The Correa Administration argues that harm to a few due to extraction is worth the health and educational benefits to many from increased government revenues. And while they have been careful to consult with communities affected by extraction, in accordance with national and international requirements, they clearly believe that the government should ultimately decide the fate of Yasuní-ITT. Given Correa’s 84 percent approval rating, they likely will.
But despite being the underdog, the civic group Yasunídos is working to raise enough signatures to bring the issue up for a national referendum, relying on the idea that the public should be able to vote on issues with such far-reaching national significance. They assert that a 1.5 percent tax increase on the wealthy would provide the same government revenue as the proposed extraction, but without the negative consequences for the environment and uncontacted indigenous groups.
For their part, a large body of the Huaorani people, an indigenous group whose territory meshes with that of the groups living in isolation, have given their support to Correa’s plan of extraction, in return for a promise that the revenues will be used to improve services in their communities. But Moi Enomenga, president of the Huaorani Nationality of Ecuador (NAWE) has also argued that the Ecuadorian people should not try to speak for them: “It is our territory, our people, our problem.”
Ironically, the uncontacted indigenous groups who would be most affected by extraction have no voice at all in the decision, other than their implicit request to remain isolated from outside society. The decision will be made for them and without them.
These disparate arguments over who should win or lose – and who should decide – demonstrate that no easy answer exists to the question of the fate of Ecuador’s Yasuní-ITT region. But a few key steps can and should be taken to maximize the areas of agreement of the many different vested interests.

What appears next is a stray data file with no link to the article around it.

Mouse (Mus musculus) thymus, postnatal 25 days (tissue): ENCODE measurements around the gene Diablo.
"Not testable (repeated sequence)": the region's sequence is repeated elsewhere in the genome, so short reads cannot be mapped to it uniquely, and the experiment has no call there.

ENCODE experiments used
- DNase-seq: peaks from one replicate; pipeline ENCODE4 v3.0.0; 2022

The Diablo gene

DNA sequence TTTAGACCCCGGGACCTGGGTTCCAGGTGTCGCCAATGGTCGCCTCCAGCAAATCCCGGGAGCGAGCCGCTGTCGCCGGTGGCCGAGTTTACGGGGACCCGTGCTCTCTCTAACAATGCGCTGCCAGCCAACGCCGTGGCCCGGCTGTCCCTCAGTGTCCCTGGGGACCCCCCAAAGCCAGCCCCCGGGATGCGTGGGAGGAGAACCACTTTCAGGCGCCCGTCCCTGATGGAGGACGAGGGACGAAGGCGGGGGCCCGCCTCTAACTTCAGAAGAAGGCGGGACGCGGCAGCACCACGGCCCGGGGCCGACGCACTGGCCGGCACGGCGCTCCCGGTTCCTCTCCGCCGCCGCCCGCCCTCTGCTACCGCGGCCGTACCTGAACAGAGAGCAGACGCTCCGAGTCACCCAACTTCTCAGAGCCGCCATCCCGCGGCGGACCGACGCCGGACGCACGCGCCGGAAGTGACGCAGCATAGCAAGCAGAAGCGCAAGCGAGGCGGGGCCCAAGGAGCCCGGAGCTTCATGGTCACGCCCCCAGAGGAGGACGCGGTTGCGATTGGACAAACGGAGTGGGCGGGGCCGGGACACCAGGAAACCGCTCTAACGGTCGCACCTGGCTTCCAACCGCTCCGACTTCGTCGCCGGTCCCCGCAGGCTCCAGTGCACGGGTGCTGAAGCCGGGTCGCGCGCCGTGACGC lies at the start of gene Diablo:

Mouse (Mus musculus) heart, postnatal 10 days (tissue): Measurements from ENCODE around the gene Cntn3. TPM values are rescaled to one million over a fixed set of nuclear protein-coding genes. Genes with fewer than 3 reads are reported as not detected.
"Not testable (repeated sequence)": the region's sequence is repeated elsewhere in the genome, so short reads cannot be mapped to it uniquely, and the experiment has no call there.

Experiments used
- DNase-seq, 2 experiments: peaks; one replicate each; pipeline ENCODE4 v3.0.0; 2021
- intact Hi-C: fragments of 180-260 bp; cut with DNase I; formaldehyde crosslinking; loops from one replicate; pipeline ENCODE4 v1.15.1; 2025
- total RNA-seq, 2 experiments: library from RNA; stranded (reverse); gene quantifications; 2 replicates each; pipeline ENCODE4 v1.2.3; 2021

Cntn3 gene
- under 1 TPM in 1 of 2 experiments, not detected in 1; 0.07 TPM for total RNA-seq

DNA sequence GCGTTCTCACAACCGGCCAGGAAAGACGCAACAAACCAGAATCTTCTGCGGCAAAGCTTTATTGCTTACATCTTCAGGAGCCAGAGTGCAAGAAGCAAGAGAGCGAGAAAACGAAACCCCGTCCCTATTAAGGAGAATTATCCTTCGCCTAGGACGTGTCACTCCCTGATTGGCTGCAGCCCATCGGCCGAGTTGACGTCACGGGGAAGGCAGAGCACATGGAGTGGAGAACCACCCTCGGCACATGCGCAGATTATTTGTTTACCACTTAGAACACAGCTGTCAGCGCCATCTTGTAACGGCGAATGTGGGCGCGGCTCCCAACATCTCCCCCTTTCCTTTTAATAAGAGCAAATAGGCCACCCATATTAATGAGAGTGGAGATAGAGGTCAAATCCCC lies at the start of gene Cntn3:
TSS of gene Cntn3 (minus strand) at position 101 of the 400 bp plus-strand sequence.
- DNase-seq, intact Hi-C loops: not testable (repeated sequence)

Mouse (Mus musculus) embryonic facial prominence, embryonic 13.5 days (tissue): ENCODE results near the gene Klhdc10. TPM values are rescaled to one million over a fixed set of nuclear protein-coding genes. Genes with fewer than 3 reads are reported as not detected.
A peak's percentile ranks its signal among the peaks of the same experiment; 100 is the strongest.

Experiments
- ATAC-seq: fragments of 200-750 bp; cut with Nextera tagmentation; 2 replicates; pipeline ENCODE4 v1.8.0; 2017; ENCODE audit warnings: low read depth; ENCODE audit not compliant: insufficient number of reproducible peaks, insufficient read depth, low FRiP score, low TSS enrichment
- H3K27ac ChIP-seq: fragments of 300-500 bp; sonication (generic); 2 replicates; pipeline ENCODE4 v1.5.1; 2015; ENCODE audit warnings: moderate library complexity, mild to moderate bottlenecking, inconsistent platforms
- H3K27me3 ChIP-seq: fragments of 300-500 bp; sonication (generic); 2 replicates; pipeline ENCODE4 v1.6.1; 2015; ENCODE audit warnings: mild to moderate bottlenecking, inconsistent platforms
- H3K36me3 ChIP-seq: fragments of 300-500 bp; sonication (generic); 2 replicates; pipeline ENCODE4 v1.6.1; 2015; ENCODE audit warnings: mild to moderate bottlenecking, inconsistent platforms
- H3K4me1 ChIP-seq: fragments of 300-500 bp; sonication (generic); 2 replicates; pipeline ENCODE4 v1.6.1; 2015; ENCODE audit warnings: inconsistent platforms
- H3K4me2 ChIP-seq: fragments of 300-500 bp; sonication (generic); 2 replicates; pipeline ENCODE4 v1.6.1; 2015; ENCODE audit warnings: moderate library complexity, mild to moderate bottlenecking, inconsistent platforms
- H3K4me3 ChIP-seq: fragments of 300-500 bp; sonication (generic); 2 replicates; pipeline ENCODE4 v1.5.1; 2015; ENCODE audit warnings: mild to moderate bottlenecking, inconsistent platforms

At the international level, donor countries and organizations should consider approaching Correa with renewed interest in the original effort to preserve Yasuní-ITT. While their concerns over the viability of the programme are compelling, so is Correa’s argument that Ecuador cannot afford to both leave the oil untouched and continue to reduce poverty. This month’s climate talks in Warsaw brought the unequal burden of climate change faced by developing countries to the forefront of public discussion. Policymakers should build on this momentum to give the Yasuní-ITT initiative a second chance.
At the national level, the government should respond to anthropologists’ criticisms of research by Ecuador’s Ministry of Justice on the location of the uncontacted indigenous groups by launching a new, comprehensive study with input and review from outside experts. As these isolated groups cannot directly express their opinion on extraction in the area, such a study is one of the few options available to at least ensure that their implicit request, and the constitutional mandate, for preservation of their lands be respected. If the new findings conflict with those that previously concluded that uncontacted groups do not inhabit the extraction zone, Correa will be better armed to also give the original Yasuní-ITT Initiative another shot.
Finally, at the subnational level, those on both sides of the Yasuní debate must continue to peacefully make their voices heard. As popular protests across the region and the world have shown in recent years, many small voices can have major impacts, most notably in preventing special interests from dominating issues that affect everyone.
At all levels of the Yasuní-ITT debate and the many similar scenarios playing out across the globe, competing actors must carefully weigh all reasonable arguments, be open to compromise, and avoid the tendency to declare that it’s my way or the ‘trail.’